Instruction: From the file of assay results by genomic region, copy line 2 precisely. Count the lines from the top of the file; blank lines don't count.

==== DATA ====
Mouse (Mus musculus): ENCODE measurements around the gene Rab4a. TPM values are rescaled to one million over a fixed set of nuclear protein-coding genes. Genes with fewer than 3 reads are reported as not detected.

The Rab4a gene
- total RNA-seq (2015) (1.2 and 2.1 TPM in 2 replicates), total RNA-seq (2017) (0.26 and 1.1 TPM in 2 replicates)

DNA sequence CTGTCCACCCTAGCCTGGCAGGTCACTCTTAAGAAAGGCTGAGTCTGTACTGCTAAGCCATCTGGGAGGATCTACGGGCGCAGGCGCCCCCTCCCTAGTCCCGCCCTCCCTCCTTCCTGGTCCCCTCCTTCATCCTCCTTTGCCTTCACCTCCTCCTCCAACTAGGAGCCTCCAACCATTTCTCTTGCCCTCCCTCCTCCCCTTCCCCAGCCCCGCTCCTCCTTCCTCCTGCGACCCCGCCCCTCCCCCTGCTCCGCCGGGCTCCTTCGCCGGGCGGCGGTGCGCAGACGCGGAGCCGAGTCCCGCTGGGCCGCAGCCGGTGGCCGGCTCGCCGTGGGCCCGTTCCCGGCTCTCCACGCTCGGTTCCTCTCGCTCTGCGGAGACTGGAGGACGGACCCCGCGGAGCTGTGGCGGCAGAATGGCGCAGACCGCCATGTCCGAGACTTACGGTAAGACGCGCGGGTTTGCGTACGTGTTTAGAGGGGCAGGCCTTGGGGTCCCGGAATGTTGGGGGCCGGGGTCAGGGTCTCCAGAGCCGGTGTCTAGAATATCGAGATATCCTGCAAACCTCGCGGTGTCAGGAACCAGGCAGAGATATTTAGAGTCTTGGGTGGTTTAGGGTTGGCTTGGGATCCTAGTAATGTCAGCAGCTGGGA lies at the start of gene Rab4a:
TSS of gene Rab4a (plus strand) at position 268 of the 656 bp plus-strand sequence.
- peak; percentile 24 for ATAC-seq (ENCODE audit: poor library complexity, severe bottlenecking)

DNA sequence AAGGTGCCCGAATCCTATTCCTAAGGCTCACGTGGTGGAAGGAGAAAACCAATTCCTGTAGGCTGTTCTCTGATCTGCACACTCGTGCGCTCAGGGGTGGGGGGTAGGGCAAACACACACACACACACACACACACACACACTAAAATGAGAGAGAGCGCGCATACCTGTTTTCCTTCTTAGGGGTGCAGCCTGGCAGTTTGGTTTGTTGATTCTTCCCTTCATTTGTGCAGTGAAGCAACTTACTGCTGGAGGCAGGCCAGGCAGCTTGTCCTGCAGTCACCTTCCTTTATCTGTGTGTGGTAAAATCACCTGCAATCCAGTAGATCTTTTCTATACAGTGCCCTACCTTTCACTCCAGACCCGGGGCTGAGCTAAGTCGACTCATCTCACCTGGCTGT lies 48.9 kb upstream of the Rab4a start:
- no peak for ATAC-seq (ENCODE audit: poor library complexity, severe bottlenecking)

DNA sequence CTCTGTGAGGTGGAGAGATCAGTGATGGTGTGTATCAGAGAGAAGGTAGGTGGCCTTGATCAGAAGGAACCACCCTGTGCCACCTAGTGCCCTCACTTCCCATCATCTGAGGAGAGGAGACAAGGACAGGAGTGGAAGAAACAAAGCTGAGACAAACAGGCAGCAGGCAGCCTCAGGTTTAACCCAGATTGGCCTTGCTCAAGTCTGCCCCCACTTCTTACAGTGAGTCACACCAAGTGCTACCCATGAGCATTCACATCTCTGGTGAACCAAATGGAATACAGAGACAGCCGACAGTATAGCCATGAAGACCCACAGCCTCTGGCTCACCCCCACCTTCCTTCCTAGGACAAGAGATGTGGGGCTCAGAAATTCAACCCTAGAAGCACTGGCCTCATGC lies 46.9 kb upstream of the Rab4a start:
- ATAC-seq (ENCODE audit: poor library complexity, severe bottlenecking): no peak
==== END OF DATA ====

The Rab4a gene